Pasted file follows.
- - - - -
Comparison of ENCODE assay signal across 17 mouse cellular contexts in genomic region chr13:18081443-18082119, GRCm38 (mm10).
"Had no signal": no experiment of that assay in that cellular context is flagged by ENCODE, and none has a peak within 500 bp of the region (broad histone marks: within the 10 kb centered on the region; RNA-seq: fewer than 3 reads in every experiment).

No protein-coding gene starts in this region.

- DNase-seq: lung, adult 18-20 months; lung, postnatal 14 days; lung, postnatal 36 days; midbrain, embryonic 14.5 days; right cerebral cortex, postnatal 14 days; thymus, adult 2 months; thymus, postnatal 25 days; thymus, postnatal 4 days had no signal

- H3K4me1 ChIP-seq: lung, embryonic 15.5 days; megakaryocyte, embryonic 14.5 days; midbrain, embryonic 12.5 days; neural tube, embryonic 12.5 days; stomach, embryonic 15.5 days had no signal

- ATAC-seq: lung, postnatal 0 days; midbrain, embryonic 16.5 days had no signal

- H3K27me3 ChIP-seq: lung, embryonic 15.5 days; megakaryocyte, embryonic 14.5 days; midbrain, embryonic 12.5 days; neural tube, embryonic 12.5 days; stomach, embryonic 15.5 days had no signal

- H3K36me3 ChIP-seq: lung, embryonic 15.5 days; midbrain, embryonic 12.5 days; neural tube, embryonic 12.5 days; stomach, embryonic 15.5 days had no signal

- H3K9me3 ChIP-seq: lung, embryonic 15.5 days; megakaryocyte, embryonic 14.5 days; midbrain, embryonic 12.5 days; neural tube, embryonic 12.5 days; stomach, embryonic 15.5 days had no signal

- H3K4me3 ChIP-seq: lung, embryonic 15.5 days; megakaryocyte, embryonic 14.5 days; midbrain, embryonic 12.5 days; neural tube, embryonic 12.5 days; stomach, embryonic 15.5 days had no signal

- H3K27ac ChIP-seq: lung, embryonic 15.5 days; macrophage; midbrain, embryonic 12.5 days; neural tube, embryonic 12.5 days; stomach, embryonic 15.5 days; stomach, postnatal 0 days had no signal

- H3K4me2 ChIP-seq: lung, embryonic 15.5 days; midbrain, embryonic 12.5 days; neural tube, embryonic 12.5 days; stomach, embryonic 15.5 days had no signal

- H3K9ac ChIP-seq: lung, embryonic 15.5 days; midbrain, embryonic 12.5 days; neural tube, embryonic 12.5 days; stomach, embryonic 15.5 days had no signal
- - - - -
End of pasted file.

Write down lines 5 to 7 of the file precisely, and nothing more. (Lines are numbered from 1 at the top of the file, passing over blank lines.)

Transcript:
- H3K4me1 ChIP-seq: lung, embryonic 15.5 days; megakaryocyte, embryonic 14.5 days; midbrain, embryonic 12.5 days; neural tube, embryonic 12.5 days; stomach, embryonic 15.5 days had no signal

- ATAC-seq: lung, postnatal 0 days; midbrain, embryonic 16.5 days had no signal

- H3K27me3 ChIP-seq: lung, embryonic 15.5 days; megakaryocyte, embryonic 14.5 days; midbrain, embryonic 12.5 days; neural tube, embryonic 12.5 days; stomach, embryonic 15.5 days had no signal